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guest post by Jeremiah Jackson

In a world in which finance has become dizzyingly complex and specialties have grown ever narrower, it is refreshing to observe a classic bank run in the form of Silicon Valley Bank (SVB) collapse.

SVB is a holding company containing a broker-dealer and a bank. Only the banking component appears to have failed. This is the second largest bank failure in U.S. history, and in a weakening economy, panic has set in.­­ SVB’s downturn coincided with widespread decline in banking stocks and for good reason. Around half of all VC-backed startups do business with SVB. It is a critical player in biotech, cybersecurity, and social media, but really the name says it all: it was the most important publicly traded bank specializing in Silicon Valley. SVB was so ubiquitous that startups were encouraged or felt pressure to work with the bank to gain access to venture capital.

A classic bank has short-term deposits and long-term assets. Depositors loan their money to the bank for an interest rate payment. That bank loans that money to fund useful projects that earn a higher interest rate payment. As long as the depositors do not withdraw their funds, the bank earns a profit. The deposits are liabilities to the bank and the loans are assets to the bank. Almost every single bank in the world uses “fractional reserve banking” in which only a fraction of cash deposits are retained in the bank at a given point in time. If enough depositors withdraw their funding at once, then the bank collapses. If key depositors withdraw their funds from the bank, that can scare other depositors into withdrawing their money from the bank, ultimately resulting in a state regulator to call in the bank and call in the FDIC.

The possibility of a crisis in which a long-term depositor withdraws his or her funds, causing other depositors to withdraw their funds for rational reasons, motivates deposit bank tax and sometimes taxpayer-backed insurance in neoclassical finance. In fact, the U.S. government follows the recommendations of neoclassical finance via the FDIC, perhaps the most efficient government agency. In a bank run, the FDIC closes the bank, insures all deposits under $250,000 via the taxpayers, and attempts to find a buyer. If a buyer is found, that buyer takes on all the insured deposits. Often, but not always, the buyer will take on a fraction of the uninsured deposits as well. The entire process usually takes less than 72 hours. A bank is closed on a Friday and reopened on a Monday. In some cases, it is reopened on a Saturday. Most bank employees are fired in the best case and in almost all cases the management is replaced. One SVB employee, evidently in charge of risk management, comes to mind as particularly expendable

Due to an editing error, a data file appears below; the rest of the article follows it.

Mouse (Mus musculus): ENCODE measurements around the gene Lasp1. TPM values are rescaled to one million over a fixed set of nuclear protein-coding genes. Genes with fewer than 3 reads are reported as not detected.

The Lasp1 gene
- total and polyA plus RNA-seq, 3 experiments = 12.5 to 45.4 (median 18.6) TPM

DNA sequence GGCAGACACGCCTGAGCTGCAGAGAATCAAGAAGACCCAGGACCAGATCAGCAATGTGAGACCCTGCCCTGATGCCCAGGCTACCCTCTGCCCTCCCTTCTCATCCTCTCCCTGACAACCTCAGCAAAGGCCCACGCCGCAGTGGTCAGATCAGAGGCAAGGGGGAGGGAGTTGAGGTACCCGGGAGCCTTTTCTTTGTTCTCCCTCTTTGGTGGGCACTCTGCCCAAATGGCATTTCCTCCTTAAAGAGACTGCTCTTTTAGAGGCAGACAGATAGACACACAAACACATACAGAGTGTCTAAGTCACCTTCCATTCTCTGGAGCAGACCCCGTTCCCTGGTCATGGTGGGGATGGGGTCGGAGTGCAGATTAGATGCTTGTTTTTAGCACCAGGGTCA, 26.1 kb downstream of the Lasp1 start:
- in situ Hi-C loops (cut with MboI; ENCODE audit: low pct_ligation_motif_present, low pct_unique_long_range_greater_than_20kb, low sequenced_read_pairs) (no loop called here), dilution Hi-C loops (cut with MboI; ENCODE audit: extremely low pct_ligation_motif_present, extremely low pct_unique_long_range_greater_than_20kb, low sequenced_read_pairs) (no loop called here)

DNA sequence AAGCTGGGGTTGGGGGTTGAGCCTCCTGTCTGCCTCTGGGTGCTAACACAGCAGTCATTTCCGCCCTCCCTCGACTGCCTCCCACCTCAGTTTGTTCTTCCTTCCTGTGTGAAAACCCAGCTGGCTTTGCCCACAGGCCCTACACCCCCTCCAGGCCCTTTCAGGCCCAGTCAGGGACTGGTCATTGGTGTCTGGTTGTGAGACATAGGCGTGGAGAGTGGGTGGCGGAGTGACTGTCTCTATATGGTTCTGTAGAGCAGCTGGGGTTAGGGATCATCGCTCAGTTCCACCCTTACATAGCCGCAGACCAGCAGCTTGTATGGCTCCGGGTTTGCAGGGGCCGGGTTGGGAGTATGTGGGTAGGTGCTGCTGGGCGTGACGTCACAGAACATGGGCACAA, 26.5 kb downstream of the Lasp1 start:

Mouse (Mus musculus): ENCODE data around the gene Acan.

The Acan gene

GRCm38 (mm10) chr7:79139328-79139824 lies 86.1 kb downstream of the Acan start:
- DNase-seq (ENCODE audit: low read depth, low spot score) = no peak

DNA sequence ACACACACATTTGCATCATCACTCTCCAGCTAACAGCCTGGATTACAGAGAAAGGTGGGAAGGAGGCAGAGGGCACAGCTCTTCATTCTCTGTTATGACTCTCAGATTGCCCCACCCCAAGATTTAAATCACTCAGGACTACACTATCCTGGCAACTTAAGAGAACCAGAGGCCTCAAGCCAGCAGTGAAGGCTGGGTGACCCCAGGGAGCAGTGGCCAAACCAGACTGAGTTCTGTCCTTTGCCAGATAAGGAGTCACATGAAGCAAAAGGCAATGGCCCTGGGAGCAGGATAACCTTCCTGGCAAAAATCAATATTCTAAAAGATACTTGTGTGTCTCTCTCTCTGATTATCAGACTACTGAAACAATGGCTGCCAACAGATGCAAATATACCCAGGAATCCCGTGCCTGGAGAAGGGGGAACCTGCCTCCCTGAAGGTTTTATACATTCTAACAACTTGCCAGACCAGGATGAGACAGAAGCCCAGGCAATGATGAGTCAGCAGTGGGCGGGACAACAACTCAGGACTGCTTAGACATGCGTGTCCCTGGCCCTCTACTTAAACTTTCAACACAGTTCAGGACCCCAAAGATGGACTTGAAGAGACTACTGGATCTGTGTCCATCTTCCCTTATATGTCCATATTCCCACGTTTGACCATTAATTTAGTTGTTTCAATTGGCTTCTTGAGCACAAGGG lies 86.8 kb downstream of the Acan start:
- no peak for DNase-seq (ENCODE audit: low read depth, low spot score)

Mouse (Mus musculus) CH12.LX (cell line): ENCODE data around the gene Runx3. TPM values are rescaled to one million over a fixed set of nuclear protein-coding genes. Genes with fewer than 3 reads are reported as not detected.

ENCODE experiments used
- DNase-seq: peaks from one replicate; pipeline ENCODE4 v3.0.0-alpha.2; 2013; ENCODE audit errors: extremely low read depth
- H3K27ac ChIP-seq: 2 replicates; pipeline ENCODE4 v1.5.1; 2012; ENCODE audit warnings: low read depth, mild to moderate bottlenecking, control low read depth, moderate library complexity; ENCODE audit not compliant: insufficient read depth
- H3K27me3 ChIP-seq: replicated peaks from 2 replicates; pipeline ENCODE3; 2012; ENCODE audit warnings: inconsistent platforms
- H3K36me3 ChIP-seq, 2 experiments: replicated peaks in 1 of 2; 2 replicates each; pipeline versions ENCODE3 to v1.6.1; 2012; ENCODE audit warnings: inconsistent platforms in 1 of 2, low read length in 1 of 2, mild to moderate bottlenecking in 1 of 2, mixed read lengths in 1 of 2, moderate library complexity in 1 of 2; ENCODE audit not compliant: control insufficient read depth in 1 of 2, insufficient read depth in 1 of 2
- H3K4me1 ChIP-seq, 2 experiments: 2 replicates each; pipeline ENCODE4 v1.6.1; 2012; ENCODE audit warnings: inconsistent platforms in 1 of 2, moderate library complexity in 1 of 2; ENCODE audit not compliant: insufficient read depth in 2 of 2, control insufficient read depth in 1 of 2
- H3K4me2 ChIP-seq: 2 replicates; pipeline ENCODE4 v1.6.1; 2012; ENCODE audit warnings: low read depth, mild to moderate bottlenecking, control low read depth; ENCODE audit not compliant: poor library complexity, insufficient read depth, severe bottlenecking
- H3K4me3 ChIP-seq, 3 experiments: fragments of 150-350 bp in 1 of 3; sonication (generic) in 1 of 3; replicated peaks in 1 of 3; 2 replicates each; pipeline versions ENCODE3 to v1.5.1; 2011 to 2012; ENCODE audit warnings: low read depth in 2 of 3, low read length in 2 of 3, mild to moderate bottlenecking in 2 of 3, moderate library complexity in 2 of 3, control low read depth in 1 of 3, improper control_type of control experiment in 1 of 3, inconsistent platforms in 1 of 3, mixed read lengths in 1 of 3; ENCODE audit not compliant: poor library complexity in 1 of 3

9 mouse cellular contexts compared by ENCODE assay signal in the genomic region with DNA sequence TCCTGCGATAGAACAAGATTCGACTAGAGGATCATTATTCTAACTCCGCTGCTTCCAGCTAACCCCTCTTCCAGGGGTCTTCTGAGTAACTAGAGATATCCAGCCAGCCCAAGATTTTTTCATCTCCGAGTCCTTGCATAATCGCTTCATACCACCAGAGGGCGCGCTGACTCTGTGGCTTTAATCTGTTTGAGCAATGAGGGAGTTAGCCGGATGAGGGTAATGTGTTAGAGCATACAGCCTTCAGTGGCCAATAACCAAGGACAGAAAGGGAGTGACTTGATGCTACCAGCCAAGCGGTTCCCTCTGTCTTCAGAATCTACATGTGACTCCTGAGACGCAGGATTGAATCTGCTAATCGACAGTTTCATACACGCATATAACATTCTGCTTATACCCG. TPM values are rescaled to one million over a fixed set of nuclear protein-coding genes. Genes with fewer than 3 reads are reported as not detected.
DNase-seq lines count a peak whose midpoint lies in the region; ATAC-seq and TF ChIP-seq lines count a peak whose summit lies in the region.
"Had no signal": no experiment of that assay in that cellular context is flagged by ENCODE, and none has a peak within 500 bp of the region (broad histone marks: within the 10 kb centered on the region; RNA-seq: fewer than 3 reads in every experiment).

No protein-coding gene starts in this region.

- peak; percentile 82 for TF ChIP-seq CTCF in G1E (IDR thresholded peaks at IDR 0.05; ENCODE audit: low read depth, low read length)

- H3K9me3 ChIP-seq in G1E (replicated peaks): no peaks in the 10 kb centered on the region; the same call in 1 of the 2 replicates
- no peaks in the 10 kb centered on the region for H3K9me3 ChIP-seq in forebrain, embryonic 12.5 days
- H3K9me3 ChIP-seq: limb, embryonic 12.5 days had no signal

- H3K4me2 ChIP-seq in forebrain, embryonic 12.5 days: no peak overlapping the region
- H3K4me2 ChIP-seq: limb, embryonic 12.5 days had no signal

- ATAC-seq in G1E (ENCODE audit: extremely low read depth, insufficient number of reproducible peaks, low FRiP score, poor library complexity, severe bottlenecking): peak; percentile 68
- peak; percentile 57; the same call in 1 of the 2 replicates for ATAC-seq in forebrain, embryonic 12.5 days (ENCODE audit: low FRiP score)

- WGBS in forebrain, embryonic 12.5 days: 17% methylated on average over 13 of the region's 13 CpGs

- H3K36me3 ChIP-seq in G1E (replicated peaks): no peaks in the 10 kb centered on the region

The FDIC is likely to have wrapped things up within days after article is posted. So why is SVB important? Unlike Lehman brothers, SVB is not an investment bank and not a key financial intermediary. SVB has concentrated exposure to the U.S. tech sector, but its role in the global financial system appears to be limited to perhaps India. Remember how I said that the FDIC insured up to $250,000? Well, anything beyond that is given priority in payout (so that uninsured depositors are paid before bondholders and equity holders), but no guarantee. SVB likely banked with high net worth individuals and companies so that the average uninsured asset holdings by venture capitalists far exceed what the FDIC will guarantee. The FDIC seizing a bank so rapidly in midday is unusual because it normally takes a month or so to market a bank of this size. As usual, uninsured depositors will likely get receivership certificates which pay dividends over time with a delay and probably a haircut (i.e. not paid in full and certainly not in present value terms). If no buyer is found, then you can count on an equity market fall on Monday. All the assets will be auctioned off, which is a process that will take a while.